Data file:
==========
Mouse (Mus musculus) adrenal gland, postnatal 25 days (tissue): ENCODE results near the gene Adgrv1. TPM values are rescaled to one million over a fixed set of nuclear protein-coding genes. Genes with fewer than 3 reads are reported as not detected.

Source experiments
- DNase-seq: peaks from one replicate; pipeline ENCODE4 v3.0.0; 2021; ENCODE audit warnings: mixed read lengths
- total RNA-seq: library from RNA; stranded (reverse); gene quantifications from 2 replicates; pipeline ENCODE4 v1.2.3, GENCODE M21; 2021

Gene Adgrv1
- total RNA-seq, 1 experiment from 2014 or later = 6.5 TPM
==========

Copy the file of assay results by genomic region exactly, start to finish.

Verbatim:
Mouse (Mus musculus) adrenal gland, postnatal 25 days (tissue): ENCODE results near the gene Adgrv1. TPM values are rescaled to one million over a fixed set of nuclear protein-coding genes. Genes with fewer than 3 reads are reported as not detected.

Source experiments
- DNase-seq: peaks from one replicate; pipeline ENCODE4 v3.0.0; 2021; ENCODE audit warnings: mixed read lengths
- total RNA-seq: library from RNA; stranded (reverse); gene quantifications from 2 replicates; pipeline ENCODE4 v1.2.3, GENCODE M21; 2021

Gene Adgrv1
- total RNA-seq, 1 experiment from 2014 or later = 6.5 TPM